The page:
Nowadays, there are three types of female stock characters in the horror genre: the helpless bimbo, the protagonist damsel and — in the case of “The Woman in Black” — the scary-ass girl-slash-woman with long black hair. And though director James Watkins’s (“Eden Lake”) haunted-house tale is one of the most old-fashioned horror films in years, its mysterious atmosphere is chilling enough to set audiences on edge.
The Woman in Black
At Quality 16 and Rave
Adapted from the Susan Hill novel of the same name, “The Woman in Black” forgoes blood thrills, machetes and whatever creative weapon Hollywood can dream up. There aren’t any sick death traps or killer videotapes. And, unfortunately, the story takes place in turn-of-the-century United Kingdom, which sadly excludes the possibility of radioactive zombies. Instead, the story follows a well-established formula that still manages to entertain. It tells the tale of a young lawyer named Arthur Kipps (Daniel Radcliffe, he’s freakin’ Harry Potter) and his candlelit search for answers about a curse that’s killing the children of a remote village.
Most of the scares in “The Woman in Black” rarely cause the audience to leap out of their bones, so to speak. The audience is well aware that Kipps will hear a suspicious noise, and that when he goes to discover its source, he will find nothing but a rodent. Plus, the number of times he goes up and down a certain flight of stairs is enough to inspire a new drinking game. Kipps goes up the stairs? Take a shot. Kipps goes down the stairs? Take a shot. Yet somehow the film avoids becoming annoying.
The camera shots are limited when they want to toy with our imaginations and prolong the suspense. Yet they know when to cut it short and reveal what we already know. It’s natural — not forced — terror. Combine that with the dilapidated set, and there’s an eerie notion that you are being watched at every turn.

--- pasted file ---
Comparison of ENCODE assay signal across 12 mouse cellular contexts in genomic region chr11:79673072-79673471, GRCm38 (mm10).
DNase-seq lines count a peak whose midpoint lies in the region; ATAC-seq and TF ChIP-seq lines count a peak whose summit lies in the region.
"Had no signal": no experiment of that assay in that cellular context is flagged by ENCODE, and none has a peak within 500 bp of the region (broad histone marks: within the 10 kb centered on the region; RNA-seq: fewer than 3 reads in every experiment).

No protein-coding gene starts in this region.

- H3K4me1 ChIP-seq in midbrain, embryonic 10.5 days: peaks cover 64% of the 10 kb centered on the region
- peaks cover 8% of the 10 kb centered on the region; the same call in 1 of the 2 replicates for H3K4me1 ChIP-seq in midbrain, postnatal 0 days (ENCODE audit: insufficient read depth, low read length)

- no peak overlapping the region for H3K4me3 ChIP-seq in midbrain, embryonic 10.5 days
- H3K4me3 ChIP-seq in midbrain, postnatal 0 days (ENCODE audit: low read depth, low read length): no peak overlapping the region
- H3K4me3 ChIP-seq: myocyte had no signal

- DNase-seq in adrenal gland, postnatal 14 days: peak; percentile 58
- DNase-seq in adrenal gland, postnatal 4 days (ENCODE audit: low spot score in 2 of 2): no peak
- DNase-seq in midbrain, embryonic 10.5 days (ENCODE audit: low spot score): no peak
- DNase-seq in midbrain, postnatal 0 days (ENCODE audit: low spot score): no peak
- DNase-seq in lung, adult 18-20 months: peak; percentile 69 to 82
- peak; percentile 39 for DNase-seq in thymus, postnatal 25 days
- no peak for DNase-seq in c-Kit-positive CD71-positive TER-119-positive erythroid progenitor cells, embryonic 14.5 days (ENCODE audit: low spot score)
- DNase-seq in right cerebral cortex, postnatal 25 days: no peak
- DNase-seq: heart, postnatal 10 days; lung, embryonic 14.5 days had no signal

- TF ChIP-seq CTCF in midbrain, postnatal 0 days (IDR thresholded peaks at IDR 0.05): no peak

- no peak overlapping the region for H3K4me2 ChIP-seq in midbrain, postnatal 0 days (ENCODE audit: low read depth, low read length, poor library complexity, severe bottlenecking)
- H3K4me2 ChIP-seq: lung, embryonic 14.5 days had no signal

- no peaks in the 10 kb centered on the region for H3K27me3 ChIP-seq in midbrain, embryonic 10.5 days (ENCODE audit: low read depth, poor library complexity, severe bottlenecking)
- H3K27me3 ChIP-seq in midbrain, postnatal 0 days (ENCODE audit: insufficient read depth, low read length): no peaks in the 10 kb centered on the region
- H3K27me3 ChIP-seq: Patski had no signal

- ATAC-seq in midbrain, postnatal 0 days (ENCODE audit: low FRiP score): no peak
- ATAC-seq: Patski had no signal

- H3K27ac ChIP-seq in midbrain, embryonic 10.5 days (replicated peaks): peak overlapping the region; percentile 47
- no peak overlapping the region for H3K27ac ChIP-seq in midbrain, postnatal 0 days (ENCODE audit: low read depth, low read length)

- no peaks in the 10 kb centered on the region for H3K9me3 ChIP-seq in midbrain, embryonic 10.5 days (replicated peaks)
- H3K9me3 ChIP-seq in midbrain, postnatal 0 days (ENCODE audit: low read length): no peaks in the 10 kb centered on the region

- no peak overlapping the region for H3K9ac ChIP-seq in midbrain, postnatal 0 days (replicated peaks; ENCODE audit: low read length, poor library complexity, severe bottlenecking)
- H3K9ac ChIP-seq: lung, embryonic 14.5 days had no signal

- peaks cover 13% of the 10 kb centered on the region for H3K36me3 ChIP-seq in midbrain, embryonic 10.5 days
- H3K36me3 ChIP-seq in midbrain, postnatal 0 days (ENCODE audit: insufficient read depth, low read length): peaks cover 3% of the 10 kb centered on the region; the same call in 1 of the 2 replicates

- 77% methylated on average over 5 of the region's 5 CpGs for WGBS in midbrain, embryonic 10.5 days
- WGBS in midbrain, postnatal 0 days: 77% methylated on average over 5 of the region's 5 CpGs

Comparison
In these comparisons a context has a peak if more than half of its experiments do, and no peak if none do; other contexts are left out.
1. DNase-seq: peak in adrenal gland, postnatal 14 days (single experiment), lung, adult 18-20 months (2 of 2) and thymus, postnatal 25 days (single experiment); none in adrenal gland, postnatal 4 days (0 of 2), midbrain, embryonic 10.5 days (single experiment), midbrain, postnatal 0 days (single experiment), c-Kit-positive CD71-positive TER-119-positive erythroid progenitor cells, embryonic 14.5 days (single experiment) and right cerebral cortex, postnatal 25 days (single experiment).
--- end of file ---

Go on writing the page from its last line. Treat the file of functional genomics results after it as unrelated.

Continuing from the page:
So, why is Kipps staying in a creepy, rundown house in a village he believes is cursed by an angry ghost? The answer is simple, maybe easy, but also surprisingly human. As a young man in a law firm, Kipps once had a promising future with his wife, but the birth of their son was her death. He suffers tremendously, and his work ethic falters. And now, he must stay and finish this job: to settle the affairs of an old house and ultimately sell it, to save his career, and his only family, his son.
Such a backstory sounds adequate on paper, but it’s hardly moving on the silver screen with the amateurish way it’s often spat out in the exposition. Nevertheless, Radcliffe’s performance is respectable to the point that it’s not awful — though it’s admittedly bizarre to see him as a father — and the story is significant enough that its attempt to engage audiences is actually admirable.
While it may not offer anything original, the thrills of “The Woman in Black” are satisfying and well-executed. It’s a haunted-house movie, which means dark hallways, cobwebbed corners and musty portraits. But there are enough affecting images such as creepy nursery toys to shake audiences. Powered by a ghost-sleuth story with a human core that falters without completely failing, “The Woman in Black” is paradoxically able to freshen up the horror landscape with old-school formulas.